Last week, I testified before the Senate on the Inflation Reduction Act (IRA). Hearings can be quite interesting because the timed, five-minute soliloquies of the senators reveal the political overtones that color the policy debate. In this case, the Democrats were focused on playing up the benefits of the IRA, whereas the Republicans who opposed the IRA were keener to drill down into the nuts and bolts of how the IRA would achieve what its supporters claim. The conversation repeatedly turned to perhaps one of the biggest elephants in the room on clean energy: just how feasible is it to get enough minerals for a clean energy United States?

This is a topic that I’ve already covered in past research (which you can find here). The short answer is the United States will never have enough minerals to be entirely self-reliant under a complete clean energy transition. We have significant potential for the development of select resources, particularly copper and lithium, but other key resources like nickel and cobalt are just not present in large enough quantities in the United States to forgo reliance on foreign partners feasibly. This is a bit troubling because China controls significant portions of mineral supply chains and has a history of relying on embargoes when in dispute with other nations.

Given that clean energy and electric vehicle (EV) adoption is on the rise (and so, too, are mineral prices), this topic comes up frequently. It also highlights an awkward issue for clean energy advocates to grapple with, which is that there is just no path forward for a net-zero emission United States without serious increases in mineral production globally, and getting there is going to require an easier path forward for mineral development in the United States. Recently, it has been a crap shoot as to whether a mine will even get approved. There is an apparent contradiction between the idea that the United States can have an environmental review process so stringent and subject to judicial review that any development can be stopped for any reason and that the United States can be a world leader producing clean energy that relies on as-of-yet undeveloped resources.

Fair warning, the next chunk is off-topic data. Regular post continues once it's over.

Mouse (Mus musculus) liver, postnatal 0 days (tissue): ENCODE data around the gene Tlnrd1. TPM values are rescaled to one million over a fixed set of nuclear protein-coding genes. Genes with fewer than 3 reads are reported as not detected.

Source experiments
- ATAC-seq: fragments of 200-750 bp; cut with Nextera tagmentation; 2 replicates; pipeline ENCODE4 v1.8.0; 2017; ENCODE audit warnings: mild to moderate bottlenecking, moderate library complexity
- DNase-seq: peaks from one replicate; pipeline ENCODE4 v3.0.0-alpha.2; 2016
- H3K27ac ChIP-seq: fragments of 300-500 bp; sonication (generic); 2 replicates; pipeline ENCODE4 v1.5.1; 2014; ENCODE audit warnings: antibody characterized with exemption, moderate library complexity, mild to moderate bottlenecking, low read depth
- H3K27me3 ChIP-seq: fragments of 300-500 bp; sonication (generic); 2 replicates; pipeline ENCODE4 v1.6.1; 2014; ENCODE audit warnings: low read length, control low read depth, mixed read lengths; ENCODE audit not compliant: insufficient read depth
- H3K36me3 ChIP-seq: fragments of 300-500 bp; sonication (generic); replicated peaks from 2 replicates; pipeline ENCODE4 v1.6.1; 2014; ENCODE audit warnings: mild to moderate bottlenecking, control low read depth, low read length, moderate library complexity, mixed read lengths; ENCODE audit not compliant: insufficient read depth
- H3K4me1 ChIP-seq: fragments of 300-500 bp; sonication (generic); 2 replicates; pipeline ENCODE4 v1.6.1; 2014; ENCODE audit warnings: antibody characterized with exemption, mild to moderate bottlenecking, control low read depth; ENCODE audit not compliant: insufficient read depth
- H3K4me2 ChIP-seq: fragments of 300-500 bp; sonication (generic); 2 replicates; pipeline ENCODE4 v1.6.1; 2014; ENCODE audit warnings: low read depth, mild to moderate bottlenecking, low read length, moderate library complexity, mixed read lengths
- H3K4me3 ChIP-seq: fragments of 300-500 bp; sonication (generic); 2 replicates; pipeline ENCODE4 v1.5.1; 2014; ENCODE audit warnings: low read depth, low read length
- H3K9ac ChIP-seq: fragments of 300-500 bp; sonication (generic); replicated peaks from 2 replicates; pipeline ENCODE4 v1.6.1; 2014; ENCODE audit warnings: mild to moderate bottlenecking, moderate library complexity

The path forward, and one that both sides in the hearing seemed to agree on, is that permitting reform is key. In past research, I’ve noted that you can address a lot of permitting issues without touching environmental regulation because a big source of delay is litigation risk. But, of course, that doesn’t mean permitting reform will make everyone happy. Even California is pursuing permitting reform, and Gov. Gavin Newsom (not a fossil fuel-friendly politician by any stretch of the imagination) is getting a lot of flak for it.

That said, no number of permitting changes can cause the United States to produce resources it doesn’t physically have. Permitting reform can go a long way toward meeting clean energy mineral demands, but there’s just no escaping that the nation will also need prudent trade policy that reflects its balance of economic, environmental and national security priorities.

It’s a long road ahead to close the gap between what policymakers claim they want for energy development in the United States and what is needed for the market to deliver those priorities. But the good news is that with both sides seeming to desire permitting reform, there is a good case for optimism under this Congress.

Every Friday we take a complicated energy policy idea and bring it to the 101 level.

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